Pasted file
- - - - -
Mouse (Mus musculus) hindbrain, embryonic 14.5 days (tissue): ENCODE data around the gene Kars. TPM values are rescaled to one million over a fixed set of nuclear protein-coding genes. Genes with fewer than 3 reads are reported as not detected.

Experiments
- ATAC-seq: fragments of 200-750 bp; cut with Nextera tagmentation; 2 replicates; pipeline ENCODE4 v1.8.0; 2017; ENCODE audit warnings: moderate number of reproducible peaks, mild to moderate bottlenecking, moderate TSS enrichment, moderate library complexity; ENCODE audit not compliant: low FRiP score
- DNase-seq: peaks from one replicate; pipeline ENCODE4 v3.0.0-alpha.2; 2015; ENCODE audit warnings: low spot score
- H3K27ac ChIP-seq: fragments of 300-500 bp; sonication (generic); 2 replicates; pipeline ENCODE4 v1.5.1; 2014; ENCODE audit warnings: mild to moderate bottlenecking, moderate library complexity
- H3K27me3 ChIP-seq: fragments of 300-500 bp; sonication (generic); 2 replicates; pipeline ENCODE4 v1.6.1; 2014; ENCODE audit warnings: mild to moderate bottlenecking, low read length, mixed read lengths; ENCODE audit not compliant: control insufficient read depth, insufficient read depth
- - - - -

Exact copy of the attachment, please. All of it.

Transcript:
Mouse (Mus musculus) hindbrain, embryonic 14.5 days (tissue): ENCODE data around the gene Kars. TPM values are rescaled to one million over a fixed set of nuclear protein-coding genes. Genes with fewer than 3 reads are reported as not detected.

Experiments
- ATAC-seq: fragments of 200-750 bp; cut with Nextera tagmentation; 2 replicates; pipeline ENCODE4 v1.8.0; 2017; ENCODE audit warnings: moderate number of reproducible peaks, mild to moderate bottlenecking, moderate TSS enrichment, moderate library complexity; ENCODE audit not compliant: low FRiP score
- DNase-seq: peaks from one replicate; pipeline ENCODE4 v3.0.0-alpha.2; 2015; ENCODE audit warnings: low spot score
- H3K27ac ChIP-seq: fragments of 300-500 bp; sonication (generic); 2 replicates; pipeline ENCODE4 v1.5.1; 2014; ENCODE audit warnings: mild to moderate bottlenecking, moderate library complexity
- H3K27me3 ChIP-seq: fragments of 300-500 bp; sonication (generic); 2 replicates; pipeline ENCODE4 v1.6.1; 2014; ENCODE audit warnings: mild to moderate bottlenecking, low read length, mixed read lengths; ENCODE audit not compliant: control insufficient read depth, insufficient read depth